The LSI Immunology Programme at NUS brings together 30 immunologists at NUS and NUH. Its goal is to nucleate the immunology community and cement ties with local research institutions and hospitals for a seamless translation of basic science to clinical medicine.

Comprising 19 full members, the team is a multiskilled and multidisciplinary team of scientists with differing but complementary expertise. 10 of our principal investigators (PI) labs are now located under one roof at the Centre for Life Sciences, operating on an open laboratory concept, facilitating inter-lab communication and encouraging collaboration.

Our new core facilities, which will aid development of key technologies, include the following:

  • Flow Cytometry and Cell Sorting
  • Fluorescent and Confocal Microscopy
  • Dark Rooms – Biochemistry and molecular biology
  • Transgenic and gene knockout mice – Bacterial and viral containment

We have close links with researchers at Biopolis, NTU and Singapore’s hospitals. Internationally we have strong collaborations with Cambridge, University of Glasgow, Walter and Eliza Hall Institute, Monash and Melbourne Universities and Imperial and University College, London, MIT and Whitehead Institute, USA.

Key Objectives

  • To develop a world class centre for immunology research
  • To work with the hospitals to translate immunology research into clinical practice
  • To attract academic immunology talents to Singapore
  • To provide a cohesive platform for clinical and basic immunologists in Singapore to interact and exchange views

Research Areas

Research in the IP focuses on three fundamental aspects of the immune system: antigen processing and presentation, regulatory T cell networks, and inflammatory and infectious disease. Our expertise will be focused on four main areas: infectious disease, tumour immunology, vaccine development and clinical immunology.

Research Highlights

The programme is developing strengths in molecular immunology, monoclonal antibody technology, infectious disease immunology and transgenic mice. The “asthma mouse” project has succeeded in generating a CD4 T cell receptor (TcR) transgenic mouse that recognizes the major allergen of the tropical mite Blomia tropicalis. Generation of a corresponding dust mite-specific transgenic mouse is in progress.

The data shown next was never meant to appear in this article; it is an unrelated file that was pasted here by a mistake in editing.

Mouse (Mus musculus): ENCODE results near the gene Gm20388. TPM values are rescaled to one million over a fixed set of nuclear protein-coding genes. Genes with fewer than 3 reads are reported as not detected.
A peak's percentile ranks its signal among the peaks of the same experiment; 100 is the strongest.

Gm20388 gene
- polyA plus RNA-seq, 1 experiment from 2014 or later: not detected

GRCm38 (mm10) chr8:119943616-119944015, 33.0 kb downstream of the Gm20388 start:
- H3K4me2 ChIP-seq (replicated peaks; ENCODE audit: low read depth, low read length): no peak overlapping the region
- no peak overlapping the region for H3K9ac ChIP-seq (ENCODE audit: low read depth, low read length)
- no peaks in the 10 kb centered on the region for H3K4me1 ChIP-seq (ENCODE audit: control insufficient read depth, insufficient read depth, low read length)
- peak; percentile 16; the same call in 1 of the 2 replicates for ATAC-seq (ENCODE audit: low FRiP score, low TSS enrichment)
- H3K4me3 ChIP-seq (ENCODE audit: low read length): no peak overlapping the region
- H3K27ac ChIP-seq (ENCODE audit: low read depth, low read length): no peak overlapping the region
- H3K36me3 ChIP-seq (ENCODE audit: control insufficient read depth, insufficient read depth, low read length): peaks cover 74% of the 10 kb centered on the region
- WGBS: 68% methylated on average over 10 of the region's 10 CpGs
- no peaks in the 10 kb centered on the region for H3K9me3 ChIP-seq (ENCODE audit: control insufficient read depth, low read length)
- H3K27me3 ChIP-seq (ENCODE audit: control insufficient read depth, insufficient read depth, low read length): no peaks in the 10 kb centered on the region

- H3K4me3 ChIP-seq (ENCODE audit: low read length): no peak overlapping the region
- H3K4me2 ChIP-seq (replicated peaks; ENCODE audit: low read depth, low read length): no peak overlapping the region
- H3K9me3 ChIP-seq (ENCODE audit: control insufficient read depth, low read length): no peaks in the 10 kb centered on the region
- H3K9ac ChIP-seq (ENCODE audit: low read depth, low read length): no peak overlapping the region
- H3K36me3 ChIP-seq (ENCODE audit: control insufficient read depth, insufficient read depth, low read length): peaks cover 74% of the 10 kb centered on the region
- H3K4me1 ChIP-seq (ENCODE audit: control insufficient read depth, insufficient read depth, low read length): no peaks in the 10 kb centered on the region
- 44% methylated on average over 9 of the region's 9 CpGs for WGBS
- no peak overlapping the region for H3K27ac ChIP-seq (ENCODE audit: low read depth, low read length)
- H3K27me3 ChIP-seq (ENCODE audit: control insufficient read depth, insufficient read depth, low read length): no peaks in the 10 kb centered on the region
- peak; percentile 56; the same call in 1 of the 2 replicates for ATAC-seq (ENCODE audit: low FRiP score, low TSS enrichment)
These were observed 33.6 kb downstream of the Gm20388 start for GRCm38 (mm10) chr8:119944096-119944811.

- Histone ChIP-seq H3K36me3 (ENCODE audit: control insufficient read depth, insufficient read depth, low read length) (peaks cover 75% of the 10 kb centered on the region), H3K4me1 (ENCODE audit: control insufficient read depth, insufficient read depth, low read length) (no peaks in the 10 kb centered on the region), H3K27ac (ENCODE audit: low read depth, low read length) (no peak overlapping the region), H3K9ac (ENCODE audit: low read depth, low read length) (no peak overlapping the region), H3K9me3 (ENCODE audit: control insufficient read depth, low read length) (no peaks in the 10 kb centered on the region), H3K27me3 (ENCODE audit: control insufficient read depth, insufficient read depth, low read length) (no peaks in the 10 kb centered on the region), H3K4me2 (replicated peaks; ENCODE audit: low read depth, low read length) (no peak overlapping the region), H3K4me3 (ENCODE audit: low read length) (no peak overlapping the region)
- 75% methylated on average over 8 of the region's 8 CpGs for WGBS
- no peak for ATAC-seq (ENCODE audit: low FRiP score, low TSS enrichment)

A large grant has recently been secured in an existing collaborative project, bringing in two new members of the programme to produce CD8 T cell receptor transgenic mice to the same antigens. This has implications for both the pathophysiology of tuberculosis and tumour directed immunotherapy. There are currently over 40 collaborative projects between IP members and the hospitals (NUHS, SGH and TTSH).

Some of these have resulted in large grants (e.g. Dengue, SLE) and will lead to discoveries that improve the quality of life of Singaporeans and others in Asia. For example the Cambridge-NUS SLE study has already identified major genetic differences between north Europeans and Singaporeans. Within NUS, new links are forming, for example on the regulation of the IL-12 family of cytokine genes with Prof Fu, our new head of Biochemistry (discoverer of STAT 1, 2 and 3).

A strong partnership has been established between the Cambridge Institute for Medical Research (CIMR) and the IP around SLE and two major grants have been won here from the NMRC and from the MRC and Wellcome in the UK. There are strong links with the Inflammation, Infection and Immunity programme in Glasgow and two of the IP members are working there at present. Additionally new collaborations have developed with the Baden-Wurttemberg Universities in Germany, the Hebrew University in Israel, University College London in the UK, and with the Whitehead Institute and MIT in the USA.